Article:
On the final day of the summit, NATO Secretary General Jens Stoltenberg opened the North Atlantic Council meeting by emphasizing the “strong and deepening cooperation” between NATO and the IP4. This commitment translated into the launch of four new joint projects aimed at enhancing collaboration on assistance to Ukraine, artificial intelligence, disinformation, and cybersecurity.

Furthermore, addressing one of the central themes of the Washington summit—strengthening the transatlantic defense industrial base to tackle challenges posed by Russia, China, North Korea, and Iran—there has been significant discussion about the potential for IP4 countries to co-produce weapons and engage in joint maintenance of military assets.

As an observer of Australian politics, I was particularly struck by the limited international attention given to Australian Prime Minister Anthony Albanese’s absence from the meeting, with Deputy Prime Minister and Minister of Defence Richard Marles attending in his place. In Australia, this decision faced criticism for overlooking important geopolitical discussions, especially given that the gathering was intended to demonstrate that the world’s leading democracies stand united in their commitment to preserve the rules-based order.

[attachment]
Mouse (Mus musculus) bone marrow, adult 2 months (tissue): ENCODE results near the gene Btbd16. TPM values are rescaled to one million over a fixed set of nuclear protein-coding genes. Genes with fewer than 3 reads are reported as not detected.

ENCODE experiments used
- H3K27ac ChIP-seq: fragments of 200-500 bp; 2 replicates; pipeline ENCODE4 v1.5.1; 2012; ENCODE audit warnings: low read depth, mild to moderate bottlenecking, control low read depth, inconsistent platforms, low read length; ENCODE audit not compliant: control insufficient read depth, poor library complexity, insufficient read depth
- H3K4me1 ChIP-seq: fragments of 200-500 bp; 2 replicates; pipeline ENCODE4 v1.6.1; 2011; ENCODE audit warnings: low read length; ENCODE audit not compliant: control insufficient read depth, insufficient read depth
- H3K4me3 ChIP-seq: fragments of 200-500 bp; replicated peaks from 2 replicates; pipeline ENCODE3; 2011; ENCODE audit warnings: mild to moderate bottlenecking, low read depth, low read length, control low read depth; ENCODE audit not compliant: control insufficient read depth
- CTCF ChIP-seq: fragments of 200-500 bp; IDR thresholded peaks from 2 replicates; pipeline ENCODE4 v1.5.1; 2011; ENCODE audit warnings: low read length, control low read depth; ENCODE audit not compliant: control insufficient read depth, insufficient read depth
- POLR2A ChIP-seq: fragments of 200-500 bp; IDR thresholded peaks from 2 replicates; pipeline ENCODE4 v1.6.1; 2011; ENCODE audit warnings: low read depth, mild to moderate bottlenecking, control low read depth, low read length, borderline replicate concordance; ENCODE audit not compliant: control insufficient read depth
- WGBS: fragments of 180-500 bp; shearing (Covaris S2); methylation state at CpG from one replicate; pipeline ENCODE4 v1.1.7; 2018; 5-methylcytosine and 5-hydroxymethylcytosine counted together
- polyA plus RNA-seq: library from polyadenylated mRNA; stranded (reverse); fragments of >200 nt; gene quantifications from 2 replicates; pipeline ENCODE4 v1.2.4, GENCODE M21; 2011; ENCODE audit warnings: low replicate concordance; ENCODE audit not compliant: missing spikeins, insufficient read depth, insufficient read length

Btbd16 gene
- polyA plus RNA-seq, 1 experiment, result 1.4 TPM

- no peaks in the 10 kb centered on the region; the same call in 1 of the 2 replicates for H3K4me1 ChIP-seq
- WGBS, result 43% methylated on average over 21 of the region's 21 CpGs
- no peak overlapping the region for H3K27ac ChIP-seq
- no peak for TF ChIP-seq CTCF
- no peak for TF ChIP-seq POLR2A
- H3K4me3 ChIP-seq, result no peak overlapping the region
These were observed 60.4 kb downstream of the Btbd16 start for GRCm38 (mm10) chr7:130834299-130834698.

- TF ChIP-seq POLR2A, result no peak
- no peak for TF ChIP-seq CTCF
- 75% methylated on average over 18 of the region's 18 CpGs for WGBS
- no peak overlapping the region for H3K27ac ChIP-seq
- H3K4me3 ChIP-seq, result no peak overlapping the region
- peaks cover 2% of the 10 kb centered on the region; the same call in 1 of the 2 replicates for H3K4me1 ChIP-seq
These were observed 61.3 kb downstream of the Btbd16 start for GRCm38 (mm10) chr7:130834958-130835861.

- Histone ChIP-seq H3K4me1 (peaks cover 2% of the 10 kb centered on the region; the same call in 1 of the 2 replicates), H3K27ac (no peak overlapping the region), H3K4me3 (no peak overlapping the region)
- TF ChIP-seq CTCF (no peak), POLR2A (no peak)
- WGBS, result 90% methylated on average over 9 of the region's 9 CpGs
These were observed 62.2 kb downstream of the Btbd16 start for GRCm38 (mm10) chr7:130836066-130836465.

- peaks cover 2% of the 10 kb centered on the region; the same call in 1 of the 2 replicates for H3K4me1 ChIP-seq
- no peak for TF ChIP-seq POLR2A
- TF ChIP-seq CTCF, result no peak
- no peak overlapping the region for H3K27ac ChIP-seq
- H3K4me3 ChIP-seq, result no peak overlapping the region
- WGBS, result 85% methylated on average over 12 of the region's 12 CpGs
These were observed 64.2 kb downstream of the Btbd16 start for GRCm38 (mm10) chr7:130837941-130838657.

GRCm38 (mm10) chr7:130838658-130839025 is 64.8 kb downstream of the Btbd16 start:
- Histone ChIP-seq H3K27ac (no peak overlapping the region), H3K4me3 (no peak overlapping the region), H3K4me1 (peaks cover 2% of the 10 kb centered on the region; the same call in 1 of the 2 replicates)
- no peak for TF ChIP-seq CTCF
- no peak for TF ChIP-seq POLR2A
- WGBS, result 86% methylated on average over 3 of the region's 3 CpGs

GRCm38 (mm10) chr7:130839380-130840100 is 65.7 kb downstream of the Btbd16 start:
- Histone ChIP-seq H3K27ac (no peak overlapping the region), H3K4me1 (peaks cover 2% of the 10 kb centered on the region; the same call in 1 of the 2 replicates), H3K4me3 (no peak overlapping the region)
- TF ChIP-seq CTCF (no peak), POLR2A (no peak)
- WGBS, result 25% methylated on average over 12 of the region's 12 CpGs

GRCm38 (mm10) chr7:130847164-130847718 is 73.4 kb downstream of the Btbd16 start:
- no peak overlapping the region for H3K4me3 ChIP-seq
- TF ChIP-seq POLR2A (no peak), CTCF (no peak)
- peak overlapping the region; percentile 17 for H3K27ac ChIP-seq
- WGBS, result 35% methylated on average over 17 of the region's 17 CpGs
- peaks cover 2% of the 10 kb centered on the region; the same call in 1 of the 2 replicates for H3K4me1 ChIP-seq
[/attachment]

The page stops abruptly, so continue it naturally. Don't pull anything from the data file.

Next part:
A key question surrounding the future of the IP4 is whether there will be efforts to institutionalize this grouping in the coming years (although Stoltenberg stressed yesterday that NATO would not add Indo-Pacific members) and, of course, to evaluate the tangible outcomes based on the current plans for cooperation.

JULY 11, 2024 | 2:20 PM ET

Jake Sullivan previews the Ukraine Compact and takes stock of allied support for Kyiv

According to US National Security Advisor Jake Sullivan, the landscape of the conflict in Ukraine is “far different” today than it was in April, thanks to Ukraine’s battlefield progress and the various steps allies have made in support; and there’s more on the way, Sullivan said today at the NATO Public Forum.